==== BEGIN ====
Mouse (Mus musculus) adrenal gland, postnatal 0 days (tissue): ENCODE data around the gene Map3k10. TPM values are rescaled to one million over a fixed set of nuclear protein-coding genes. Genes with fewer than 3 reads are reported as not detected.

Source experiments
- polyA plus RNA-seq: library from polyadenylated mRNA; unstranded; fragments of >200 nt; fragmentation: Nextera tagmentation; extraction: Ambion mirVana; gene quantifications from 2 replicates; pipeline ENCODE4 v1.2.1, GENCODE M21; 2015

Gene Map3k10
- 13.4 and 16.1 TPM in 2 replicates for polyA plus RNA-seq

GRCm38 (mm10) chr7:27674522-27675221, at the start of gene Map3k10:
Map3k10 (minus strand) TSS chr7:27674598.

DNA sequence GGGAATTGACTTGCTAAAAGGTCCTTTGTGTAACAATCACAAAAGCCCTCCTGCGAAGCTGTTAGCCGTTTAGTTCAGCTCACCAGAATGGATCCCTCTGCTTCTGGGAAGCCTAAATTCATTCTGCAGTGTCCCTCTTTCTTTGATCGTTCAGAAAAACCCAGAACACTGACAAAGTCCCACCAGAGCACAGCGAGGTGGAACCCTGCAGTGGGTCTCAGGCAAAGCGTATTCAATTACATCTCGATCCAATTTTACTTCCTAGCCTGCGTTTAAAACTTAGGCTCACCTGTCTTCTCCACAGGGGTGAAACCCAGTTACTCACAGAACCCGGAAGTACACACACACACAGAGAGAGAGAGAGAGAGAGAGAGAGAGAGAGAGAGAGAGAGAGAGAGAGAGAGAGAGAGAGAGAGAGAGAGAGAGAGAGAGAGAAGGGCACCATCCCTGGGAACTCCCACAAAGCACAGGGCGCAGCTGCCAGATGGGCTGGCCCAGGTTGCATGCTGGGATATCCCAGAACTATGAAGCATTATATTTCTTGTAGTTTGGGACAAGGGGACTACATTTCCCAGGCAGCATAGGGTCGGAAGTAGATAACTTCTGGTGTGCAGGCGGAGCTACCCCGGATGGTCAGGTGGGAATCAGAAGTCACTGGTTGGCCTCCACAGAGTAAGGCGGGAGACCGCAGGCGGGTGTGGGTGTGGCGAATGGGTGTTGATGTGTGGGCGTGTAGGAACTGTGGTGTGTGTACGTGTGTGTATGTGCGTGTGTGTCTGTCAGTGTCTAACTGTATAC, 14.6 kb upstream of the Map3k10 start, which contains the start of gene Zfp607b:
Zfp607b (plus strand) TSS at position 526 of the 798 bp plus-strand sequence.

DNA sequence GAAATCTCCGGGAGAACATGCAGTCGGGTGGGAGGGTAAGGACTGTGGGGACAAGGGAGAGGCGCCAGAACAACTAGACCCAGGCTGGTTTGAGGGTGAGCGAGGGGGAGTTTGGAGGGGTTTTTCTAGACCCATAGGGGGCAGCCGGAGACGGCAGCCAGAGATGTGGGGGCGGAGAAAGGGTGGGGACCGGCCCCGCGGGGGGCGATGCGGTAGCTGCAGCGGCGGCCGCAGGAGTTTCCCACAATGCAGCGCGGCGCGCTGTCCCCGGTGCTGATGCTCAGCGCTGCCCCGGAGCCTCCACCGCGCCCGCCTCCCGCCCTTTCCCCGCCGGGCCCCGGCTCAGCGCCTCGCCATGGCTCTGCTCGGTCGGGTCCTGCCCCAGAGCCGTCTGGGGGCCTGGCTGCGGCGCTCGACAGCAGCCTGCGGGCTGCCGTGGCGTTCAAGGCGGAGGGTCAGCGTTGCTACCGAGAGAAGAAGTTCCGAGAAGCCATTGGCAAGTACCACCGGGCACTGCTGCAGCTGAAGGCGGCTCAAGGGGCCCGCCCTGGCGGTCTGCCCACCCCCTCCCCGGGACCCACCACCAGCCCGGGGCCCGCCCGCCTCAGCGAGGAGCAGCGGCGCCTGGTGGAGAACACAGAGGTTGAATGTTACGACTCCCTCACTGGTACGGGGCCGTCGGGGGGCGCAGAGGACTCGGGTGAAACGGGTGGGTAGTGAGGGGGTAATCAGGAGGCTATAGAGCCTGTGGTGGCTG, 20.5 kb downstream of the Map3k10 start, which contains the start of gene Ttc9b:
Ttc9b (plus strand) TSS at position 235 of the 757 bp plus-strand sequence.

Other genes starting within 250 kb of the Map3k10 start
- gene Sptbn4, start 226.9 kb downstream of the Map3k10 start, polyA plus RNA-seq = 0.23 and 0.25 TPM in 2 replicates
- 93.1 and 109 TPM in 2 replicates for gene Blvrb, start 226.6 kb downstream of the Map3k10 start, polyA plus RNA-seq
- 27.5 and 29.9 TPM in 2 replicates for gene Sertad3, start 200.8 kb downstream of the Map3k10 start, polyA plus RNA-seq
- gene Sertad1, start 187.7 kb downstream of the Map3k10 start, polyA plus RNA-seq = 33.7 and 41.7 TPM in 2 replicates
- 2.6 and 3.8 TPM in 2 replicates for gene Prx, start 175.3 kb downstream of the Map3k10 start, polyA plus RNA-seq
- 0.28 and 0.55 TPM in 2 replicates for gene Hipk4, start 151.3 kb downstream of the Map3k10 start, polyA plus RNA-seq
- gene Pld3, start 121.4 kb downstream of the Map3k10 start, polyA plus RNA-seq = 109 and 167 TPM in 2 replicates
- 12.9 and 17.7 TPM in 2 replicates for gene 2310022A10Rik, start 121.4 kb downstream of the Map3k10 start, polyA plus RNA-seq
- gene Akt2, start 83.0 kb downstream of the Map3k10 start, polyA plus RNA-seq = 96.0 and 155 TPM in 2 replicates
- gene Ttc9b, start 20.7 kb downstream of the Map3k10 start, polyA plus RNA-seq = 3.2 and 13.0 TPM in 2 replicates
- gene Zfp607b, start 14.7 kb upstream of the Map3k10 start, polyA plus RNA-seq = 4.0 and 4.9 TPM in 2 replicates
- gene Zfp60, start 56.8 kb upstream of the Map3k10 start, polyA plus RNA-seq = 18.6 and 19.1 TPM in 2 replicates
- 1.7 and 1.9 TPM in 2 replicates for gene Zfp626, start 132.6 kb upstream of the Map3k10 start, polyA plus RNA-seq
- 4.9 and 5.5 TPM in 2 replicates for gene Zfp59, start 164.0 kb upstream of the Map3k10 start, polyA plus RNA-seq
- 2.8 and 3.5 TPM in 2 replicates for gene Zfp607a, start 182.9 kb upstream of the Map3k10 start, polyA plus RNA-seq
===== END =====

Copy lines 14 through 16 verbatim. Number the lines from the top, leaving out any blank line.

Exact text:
- 93.1 and 109 TPM in 2 replicates for gene Blvrb, start 226.6 kb downstream of the Map3k10 start, polyA plus RNA-seq
- 27.5 and 29.9 TPM in 2 replicates for gene Sertad3, start 200.8 kb downstream of the Map3k10 start, polyA plus RNA-seq
- gene Sertad1, start 187.7 kb downstream of the Map3k10 start, polyA plus RNA-seq = 33.7 and 41.7 TPM in 2 replicates